FOR IMMEDIATE RELEASE
October 24, 2016
Contact: Frank D. LoMonte, SPLC Executive Director
email@example.com or 202-785-5450
The editors and staff of Knight News at the University of Central Florida were presented Oct. 22 with the annual College Press Freedom Award, in recognition of their extraordinary determination in pursuing disclosure of public records in the face of brutal attacks by their university.
The award is jointly sponsored by the Student Press Law Center, the Associated Collegiate Press and Louisiana State University’s Manship School of Mass Communication, which funds a cash prize in memory of a group of courageous LSU editors (“the Reveille Seven”) who braved retaliation for speaking out against political corruption.
Knight News received the award at the ACP’s National College Media Convention in Washington, D.C., attended by some 1,500 college journalism students and advisers.
“We have rarely seen a university attack its student journalists with the viciousness of the University of Central Florida and its legal team. The university’s tactics have crossed the line from ‘aggressive’ into ‘rabid,’ with no conceivable purpose other than to harass Knight News and to inflict needless cost and delay,” SPLC Executive Director Frank LoMonte said.
Since 2013, Knight News has filed three open-government lawsuits against UCF, fighting for access to records of campus election irregularities and to campus disciplinary board hearings where fraternity hazing cases are adjudicated. UCF has fiercely resisted transparency on each occasion, frequently falling back on the federal Family Educational Rights and Privacy Statute (“FERPA”), even for documents that are neither educational nor confidential, such as reports of expense reimbursements paid to student government officers.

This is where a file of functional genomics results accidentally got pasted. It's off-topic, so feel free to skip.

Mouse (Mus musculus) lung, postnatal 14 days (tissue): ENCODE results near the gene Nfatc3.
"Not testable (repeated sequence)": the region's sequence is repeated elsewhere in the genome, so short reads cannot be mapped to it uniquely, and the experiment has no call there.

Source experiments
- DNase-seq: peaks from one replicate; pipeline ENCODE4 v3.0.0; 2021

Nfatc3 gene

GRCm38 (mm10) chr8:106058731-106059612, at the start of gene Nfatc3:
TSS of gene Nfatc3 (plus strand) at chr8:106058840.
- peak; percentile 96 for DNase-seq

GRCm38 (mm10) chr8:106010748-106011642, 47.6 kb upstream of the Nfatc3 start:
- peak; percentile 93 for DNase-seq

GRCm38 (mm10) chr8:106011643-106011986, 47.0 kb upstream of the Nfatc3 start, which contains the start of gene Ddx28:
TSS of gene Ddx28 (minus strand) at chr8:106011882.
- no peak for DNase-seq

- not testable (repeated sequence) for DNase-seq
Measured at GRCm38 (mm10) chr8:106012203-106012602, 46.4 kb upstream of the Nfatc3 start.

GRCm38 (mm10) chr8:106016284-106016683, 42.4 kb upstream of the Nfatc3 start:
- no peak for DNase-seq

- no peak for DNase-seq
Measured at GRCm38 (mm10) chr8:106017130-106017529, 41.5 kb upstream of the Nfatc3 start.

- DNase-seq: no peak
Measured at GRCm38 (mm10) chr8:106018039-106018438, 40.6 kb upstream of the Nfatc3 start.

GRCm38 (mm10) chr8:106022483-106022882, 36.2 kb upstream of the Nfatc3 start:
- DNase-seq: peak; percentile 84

In response, UCF has launched a counterattack including persistently demanding that Knight News – a nonprofit corporation with an annual budget of about $30,000 – pay the university’s legal bills, even on occasions when Knight News has been on the prevailing side. (Government agencies are expected to absorb the costs of defending themselves in open-government cases, except in the rare instance that a claim is proven completely frivolous.) The university has also threatened to seek disqualification of Knight News’ attorney for speaking out against the university’s concealment tactics at a UCF board meeting, and served the newspaper with a demand for disclosure of privileged internal newsroom communications irrelevant to the open-records status of UCF documents.
LoMonte noted that this is the first time that the award has been presented to an online-only publication, reflecting the increasing diversification of campus news sources. That the editors of Knight News are willing to press their college for access to campus news events is doubly important with the recent announcement that UCF’s long-established student newspaper, the Central Florida Future, would cease publishing after a 48-year run.
“Knight News is the information lifeline for the UCF community, and it has fought at great risk to gather the information needed to hold the university publicly accountable – information that is readily produced at other colleges without a struggle,” LoMonte said.
LoMonte said the award is especially timely because college media nationally are facing unprecedented hostility to public accountability and transparency, exemplified by the University of Kentucky’s recent decision to sue its own student-run newspaper to conceal the records of a sexual harassment investigation that ended with a veteran professor’s resignation.
Since 1974, the Student Press Law Center has been devoted to educating high school and college journalists about the rights and responsibilities embodied in the First Amendment, and supporting the student news media in covering important issues free from censorship. An archive of previous winners of the SPLC’s college and high-school journalism awards is online at: http://www.splc.org/page/high-school-and-college-press-freedom-awards.